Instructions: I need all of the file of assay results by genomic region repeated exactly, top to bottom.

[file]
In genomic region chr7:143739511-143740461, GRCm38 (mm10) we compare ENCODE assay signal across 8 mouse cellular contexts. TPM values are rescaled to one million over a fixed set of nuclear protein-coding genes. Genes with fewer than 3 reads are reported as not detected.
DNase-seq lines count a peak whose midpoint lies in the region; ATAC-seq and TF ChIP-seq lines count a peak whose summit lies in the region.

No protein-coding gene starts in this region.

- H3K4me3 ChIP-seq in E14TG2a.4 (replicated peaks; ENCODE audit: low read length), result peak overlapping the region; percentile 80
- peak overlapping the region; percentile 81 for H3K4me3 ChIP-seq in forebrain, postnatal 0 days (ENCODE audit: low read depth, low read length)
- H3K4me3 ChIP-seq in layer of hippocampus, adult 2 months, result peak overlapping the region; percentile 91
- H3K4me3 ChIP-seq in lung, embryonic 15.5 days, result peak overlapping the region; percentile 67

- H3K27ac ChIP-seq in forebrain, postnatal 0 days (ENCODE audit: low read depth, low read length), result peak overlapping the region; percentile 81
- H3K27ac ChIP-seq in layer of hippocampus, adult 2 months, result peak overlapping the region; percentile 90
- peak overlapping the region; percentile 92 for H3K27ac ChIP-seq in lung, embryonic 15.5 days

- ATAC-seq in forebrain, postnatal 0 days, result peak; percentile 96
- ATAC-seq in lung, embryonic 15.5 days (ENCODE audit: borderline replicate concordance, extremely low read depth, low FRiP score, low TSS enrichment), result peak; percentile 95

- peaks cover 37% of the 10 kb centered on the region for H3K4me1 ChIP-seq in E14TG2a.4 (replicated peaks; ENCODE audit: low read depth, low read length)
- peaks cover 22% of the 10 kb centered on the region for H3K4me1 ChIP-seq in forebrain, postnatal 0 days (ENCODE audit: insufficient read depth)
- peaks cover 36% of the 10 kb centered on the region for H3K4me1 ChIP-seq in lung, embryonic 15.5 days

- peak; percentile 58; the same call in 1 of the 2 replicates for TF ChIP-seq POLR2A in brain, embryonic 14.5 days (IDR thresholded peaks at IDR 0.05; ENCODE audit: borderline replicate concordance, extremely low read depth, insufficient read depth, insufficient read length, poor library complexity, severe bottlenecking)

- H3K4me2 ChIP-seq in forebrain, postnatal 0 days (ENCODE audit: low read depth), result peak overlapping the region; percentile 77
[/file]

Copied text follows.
In genomic region chr7:143739511-143740461, GRCm38 (mm10) we compare ENCODE assay signal across 8 mouse cellular contexts. TPM values are rescaled to one million over a fixed set of nuclear protein-coding genes. Genes with fewer than 3 reads are reported as not detected.
DNase-seq lines count a peak whose midpoint lies in the region; ATAC-seq and TF ChIP-seq lines count a peak whose summit lies in the region.

No protein-coding gene starts in this region.

- H3K4me3 ChIP-seq in E14TG2a.4 (replicated peaks; ENCODE audit: low read length), result peak overlapping the region; percentile 80
- peak overlapping the region; percentile 81 for H3K4me3 ChIP-seq in forebrain, postnatal 0 days (ENCODE audit: low read depth, low read length)
- H3K4me3 ChIP-seq in layer of hippocampus, adult 2 months, result peak overlapping the region; percentile 91
- H3K4me3 ChIP-seq in lung, embryonic 15.5 days, result peak overlapping the region; percentile 67

- H3K27ac ChIP-seq in forebrain, postnatal 0 days (ENCODE audit: low read depth, low read length), result peak overlapping the region; percentile 81
- H3K27ac ChIP-seq in layer of hippocampus, adult 2 months, result peak overlapping the region; percentile 90
- peak overlapping the region; percentile 92 for H3K27ac ChIP-seq in lung, embryonic 15.5 days

- ATAC-seq in forebrain, postnatal 0 days, result peak; percentile 96
- ATAC-seq in lung, embryonic 15.5 days (ENCODE audit: borderline replicate concordance, extremely low read depth, low FRiP score, low TSS enrichment), result peak; percentile 95

- peaks cover 37% of the 10 kb centered on the region for H3K4me1 ChIP-seq in E14TG2a.4 (replicated peaks; ENCODE audit: low read depth, low read length)
- peaks cover 22% of the 10 kb centered on the region for H3K4me1 ChIP-seq in forebrain, postnatal 0 days (ENCODE audit: insufficient read depth)
- peaks cover 36% of the 10 kb centered on the region for H3K4me1 ChIP-seq in lung, embryonic 15.5 days

- peak; percentile 58; the same call in 1 of the 2 replicates for TF ChIP-seq POLR2A in brain, embryonic 14.5 days (IDR thresholded peaks at IDR 0.05; ENCODE audit: borderline replicate concordance, extremely low read depth, insufficient read depth, insufficient read length, poor library complexity, severe bottlenecking)

- H3K4me2 ChIP-seq in forebrain, postnatal 0 days (ENCODE audit: low read depth), result peak overlapping the region; percentile 77